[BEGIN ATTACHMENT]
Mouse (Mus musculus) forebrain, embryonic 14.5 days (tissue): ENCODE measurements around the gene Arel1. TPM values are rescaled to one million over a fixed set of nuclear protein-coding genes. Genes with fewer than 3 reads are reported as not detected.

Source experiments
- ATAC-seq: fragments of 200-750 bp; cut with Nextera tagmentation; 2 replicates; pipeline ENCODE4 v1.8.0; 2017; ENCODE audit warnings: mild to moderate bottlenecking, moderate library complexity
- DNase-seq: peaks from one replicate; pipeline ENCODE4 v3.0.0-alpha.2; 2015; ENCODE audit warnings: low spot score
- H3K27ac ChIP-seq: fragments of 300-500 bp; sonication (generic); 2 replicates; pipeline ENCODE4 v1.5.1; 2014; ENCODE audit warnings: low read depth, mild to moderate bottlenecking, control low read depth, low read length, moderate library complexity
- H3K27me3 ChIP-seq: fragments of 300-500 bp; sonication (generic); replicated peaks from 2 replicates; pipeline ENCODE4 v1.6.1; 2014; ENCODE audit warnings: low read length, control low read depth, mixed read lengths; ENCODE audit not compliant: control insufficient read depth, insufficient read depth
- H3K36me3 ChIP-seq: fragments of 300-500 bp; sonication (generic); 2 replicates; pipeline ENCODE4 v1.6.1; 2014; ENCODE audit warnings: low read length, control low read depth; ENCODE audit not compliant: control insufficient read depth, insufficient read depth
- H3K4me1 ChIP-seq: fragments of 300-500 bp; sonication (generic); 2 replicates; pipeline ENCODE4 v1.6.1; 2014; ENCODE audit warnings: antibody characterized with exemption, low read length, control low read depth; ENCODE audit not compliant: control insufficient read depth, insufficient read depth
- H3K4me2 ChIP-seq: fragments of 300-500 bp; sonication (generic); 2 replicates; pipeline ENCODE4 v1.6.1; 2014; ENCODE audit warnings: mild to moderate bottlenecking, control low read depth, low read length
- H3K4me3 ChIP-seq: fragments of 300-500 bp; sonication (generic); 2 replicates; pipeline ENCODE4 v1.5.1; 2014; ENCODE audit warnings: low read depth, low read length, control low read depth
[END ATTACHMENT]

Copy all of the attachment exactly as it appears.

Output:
Mouse (Mus musculus) forebrain, embryonic 14.5 days (tissue): ENCODE measurements around the gene Arel1. TPM values are rescaled to one million over a fixed set of nuclear protein-coding genes. Genes with fewer than 3 reads are reported as not detected.

Source experiments
- ATAC-seq: fragments of 200-750 bp; cut with Nextera tagmentation; 2 replicates; pipeline ENCODE4 v1.8.0; 2017; ENCODE audit warnings: mild to moderate bottlenecking, moderate library complexity
- DNase-seq: peaks from one replicate; pipeline ENCODE4 v3.0.0-alpha.2; 2015; ENCODE audit warnings: low spot score
- H3K27ac ChIP-seq: fragments of 300-500 bp; sonication (generic); 2 replicates; pipeline ENCODE4 v1.5.1; 2014; ENCODE audit warnings: low read depth, mild to moderate bottlenecking, control low read depth, low read length, moderate library complexity
- H3K27me3 ChIP-seq: fragments of 300-500 bp; sonication (generic); replicated peaks from 2 replicates; pipeline ENCODE4 v1.6.1; 2014; ENCODE audit warnings: low read length, control low read depth, mixed read lengths; ENCODE audit not compliant: control insufficient read depth, insufficient read depth
- H3K36me3 ChIP-seq: fragments of 300-500 bp; sonication (generic); 2 replicates; pipeline ENCODE4 v1.6.1; 2014; ENCODE audit warnings: low read length, control low read depth; ENCODE audit not compliant: control insufficient read depth, insufficient read depth
- H3K4me1 ChIP-seq: fragments of 300-500 bp; sonication (generic); 2 replicates; pipeline ENCODE4 v1.6.1; 2014; ENCODE audit warnings: antibody characterized with exemption, low read length, control low read depth; ENCODE audit not compliant: control insufficient read depth, insufficient read depth
- H3K4me2 ChIP-seq: fragments of 300-500 bp; sonication (generic); 2 replicates; pipeline ENCODE4 v1.6.1; 2014; ENCODE audit warnings: mild to moderate bottlenecking, control low read depth, low read length
- H3K4me3 ChIP-seq: fragments of 300-500 bp; sonication (generic); 2 replicates; pipeline ENCODE4 v1.5.1; 2014; ENCODE audit warnings: low read depth, low read length, control low read depth